The Port of Los Angeles, which has become the global maritime leader with respect to zero emission and near-zero emission technology, will develop the project in several phases, ultimately encompassing initiatives in Southern California, the Central Coast Area, and Merced County. The initial phase is designed to kick-start the leap to a new class of goods movement vehicles, while reducing emissions in designated disadvantaged communities.

The project phases will include:

  • Ten new zero-emissions hydrogen fuel-cell-electric Class 8 on-road trucks on the Kenworth T680 platformwill be developed through a collaboration between Kenworth and Toyota to move cargo from the Los Angeles ports throughout the Los Angeles basin, as well as ultimately to inland locations such as Riverside County, the Port of Hueneme, and eventually to Merced. The trucks will be operated by Toyota Logistics Services (4), United Parcel Services (3), Total Transportation Services Inc. (2), and Southern Counties Express (1).
  • Two new large capacity heavy-duty hydrogen fueling stationswill be developed by Shell in Wilmington and Ontario, California. The new stations will join three additional stations located at Toyota facilities around Los Angeles to form an integrated, five-station heavy-duty hydrogen fueling network. Together, they will provide multiple sources of hydrogen throughout the region, including over 1 ton of 100% renewable hydrogen per day at the heavy-duty station to be operated by Shell, enabling zero-emissions freight transport. Stations supplied by Air Liquide at Toyota Logistics Services in Long Beach and Toyota Technical Center in Gardena will serve as important research and development locations.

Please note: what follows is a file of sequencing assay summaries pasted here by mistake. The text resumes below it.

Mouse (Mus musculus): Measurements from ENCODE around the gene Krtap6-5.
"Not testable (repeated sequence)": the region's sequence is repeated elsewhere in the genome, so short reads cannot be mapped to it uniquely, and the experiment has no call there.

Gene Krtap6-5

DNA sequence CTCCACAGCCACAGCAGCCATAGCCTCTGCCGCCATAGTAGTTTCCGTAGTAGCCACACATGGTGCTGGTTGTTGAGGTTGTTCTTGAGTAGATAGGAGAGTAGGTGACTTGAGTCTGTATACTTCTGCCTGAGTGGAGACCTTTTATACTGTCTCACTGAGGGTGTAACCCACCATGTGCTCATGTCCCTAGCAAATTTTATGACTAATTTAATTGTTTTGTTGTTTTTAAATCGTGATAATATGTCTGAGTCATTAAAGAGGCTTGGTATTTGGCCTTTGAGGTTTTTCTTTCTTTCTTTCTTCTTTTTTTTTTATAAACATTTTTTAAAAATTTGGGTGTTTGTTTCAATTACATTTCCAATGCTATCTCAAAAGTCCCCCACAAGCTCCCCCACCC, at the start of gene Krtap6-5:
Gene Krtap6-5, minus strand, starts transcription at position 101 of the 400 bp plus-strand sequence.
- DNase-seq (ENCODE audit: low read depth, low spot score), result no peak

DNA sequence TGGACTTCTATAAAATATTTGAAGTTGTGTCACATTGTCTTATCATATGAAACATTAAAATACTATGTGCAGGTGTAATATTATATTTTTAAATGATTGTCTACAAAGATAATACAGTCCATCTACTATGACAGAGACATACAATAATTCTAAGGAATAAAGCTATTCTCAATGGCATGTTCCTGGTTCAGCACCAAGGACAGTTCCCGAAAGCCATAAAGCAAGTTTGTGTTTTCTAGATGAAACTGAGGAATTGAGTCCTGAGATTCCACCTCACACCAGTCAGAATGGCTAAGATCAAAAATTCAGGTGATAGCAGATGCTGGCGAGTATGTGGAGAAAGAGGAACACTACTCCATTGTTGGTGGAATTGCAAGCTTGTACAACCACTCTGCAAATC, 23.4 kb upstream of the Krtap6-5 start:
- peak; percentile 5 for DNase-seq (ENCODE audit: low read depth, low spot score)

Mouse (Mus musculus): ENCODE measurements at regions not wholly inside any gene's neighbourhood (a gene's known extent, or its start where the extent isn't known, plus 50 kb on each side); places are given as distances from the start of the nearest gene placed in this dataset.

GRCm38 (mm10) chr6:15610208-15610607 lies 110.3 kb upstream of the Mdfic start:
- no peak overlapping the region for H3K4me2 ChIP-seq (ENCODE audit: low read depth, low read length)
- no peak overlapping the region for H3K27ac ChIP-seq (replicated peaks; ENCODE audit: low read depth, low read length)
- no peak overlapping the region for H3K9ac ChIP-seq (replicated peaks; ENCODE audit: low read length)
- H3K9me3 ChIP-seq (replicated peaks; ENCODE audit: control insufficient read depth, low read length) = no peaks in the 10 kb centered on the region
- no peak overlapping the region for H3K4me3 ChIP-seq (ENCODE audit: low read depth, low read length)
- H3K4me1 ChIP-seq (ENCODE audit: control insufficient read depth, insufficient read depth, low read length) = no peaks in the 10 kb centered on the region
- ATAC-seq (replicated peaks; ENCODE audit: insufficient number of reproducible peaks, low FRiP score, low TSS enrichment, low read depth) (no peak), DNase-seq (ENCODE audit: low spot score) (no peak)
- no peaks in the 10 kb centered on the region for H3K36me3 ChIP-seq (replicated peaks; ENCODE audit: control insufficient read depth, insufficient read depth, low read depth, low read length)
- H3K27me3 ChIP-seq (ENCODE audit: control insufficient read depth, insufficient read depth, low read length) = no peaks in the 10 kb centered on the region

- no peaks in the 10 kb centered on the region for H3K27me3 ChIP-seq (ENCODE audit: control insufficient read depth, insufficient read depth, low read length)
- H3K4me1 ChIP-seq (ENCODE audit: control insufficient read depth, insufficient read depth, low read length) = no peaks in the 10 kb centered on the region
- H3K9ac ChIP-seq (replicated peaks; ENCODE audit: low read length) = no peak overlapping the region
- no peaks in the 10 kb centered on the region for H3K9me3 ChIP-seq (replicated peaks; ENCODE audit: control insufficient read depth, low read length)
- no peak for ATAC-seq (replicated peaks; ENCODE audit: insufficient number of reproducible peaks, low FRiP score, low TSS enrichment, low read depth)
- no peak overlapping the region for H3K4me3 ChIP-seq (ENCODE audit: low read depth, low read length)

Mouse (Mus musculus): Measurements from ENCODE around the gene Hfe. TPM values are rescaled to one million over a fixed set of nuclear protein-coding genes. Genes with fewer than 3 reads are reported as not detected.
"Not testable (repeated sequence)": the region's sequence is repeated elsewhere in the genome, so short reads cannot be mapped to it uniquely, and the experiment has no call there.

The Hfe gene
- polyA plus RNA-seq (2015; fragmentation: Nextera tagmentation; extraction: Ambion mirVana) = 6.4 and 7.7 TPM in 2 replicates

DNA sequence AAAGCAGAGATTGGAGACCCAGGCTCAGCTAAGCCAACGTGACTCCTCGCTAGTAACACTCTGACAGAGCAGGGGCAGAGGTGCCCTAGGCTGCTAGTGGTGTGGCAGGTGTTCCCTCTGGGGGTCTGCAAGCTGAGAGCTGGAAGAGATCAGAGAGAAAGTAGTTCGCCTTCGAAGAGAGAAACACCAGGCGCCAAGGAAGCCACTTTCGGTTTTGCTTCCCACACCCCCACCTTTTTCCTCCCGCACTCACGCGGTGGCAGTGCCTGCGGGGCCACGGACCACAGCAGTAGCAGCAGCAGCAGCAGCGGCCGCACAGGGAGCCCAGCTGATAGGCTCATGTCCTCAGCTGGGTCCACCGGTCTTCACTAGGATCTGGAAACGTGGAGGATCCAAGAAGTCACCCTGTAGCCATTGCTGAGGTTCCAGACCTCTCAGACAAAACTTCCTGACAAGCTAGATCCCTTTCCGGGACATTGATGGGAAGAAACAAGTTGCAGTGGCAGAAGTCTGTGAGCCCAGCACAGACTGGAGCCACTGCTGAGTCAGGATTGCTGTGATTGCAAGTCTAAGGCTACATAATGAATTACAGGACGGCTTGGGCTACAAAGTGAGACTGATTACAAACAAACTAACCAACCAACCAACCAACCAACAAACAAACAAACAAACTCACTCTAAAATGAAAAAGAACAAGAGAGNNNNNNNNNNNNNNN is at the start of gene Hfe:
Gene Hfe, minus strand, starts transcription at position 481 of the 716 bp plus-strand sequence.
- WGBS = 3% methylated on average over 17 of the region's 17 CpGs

• Expanded use of zero-emissions technology in off-road and warehouse equipment,including the first two zero-emissions yard tractors to be operated at the Port of Hueneme, as well as the expanded use of zero-emissions forklifts at Toyota’s port warehouse.

“Toyota believes that zero-emissions fuel-cell-electric technology, and the scalability, throughput speed, and driving range advantages of its hydrogen fuel, has the potential to become the powertrain of the future – and the capabilities of fuel-cell-electric heavy trucks are a big reason why,” said Toyota Motor North America Executive Vice President Bob Carter.

“This is an excellent opportunity for POLA, Kenworth and Toyota to work together to both explore and drive advanced zero emission technologies that will play a critical role in the clean trucks of the future,” said Mike Dozier, Kenworth general manager and PACCAR vice president.

“This award is another recognition that hydrogen is a promising zero emission solution for the heavy-duty transport sector,” said Matthew Tipper, Vice President New Fuels at Shell. “We appreciate greatly the support from the Californian authorities and the opportunity to work with the Port of Los Angeles, Kenworth and Toyota in the deployment of a clean alternative fuel for California. The ‘Shore to Store’ plan enables us to broaden our hydrogen offer to include heavy duty transport.”

The “Shore to Store” project complements the extensive zero-emissions technology that is already under development for testing at Los Angeles terminals through partnership with the California Energy Commission. These investments showcase a clear, at-scale vision of the zero-emissions supply chain of the future and provide a model for a zero-emissions movement of goods.

Review and input on project implementation will be provided by the National Renewable Energy Laboratory and the South Coast Air Quality Management District.